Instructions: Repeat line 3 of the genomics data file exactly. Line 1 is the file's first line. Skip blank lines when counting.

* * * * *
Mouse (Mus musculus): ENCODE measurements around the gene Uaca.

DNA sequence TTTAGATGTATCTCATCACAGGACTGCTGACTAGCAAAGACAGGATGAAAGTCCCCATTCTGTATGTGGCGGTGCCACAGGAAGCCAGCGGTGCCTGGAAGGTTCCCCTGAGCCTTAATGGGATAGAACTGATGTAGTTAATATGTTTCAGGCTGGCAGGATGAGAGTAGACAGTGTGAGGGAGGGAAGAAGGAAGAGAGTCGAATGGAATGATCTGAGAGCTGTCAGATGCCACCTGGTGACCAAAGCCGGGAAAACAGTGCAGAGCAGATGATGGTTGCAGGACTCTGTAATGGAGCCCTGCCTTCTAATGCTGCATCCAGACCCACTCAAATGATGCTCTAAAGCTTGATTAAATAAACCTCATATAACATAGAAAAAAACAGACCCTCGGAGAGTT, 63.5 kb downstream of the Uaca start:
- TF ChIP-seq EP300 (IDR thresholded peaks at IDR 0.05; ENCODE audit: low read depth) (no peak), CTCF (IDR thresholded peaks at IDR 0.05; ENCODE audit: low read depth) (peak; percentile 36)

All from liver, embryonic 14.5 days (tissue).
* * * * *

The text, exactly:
- TF ChIP-seq EP300 (IDR thresholded peaks at IDR 0.05; ENCODE audit: low read depth) (no peak), CTCF (IDR thresholded peaks at IDR 0.05; ENCODE audit: low read depth) (peak; percentile 36)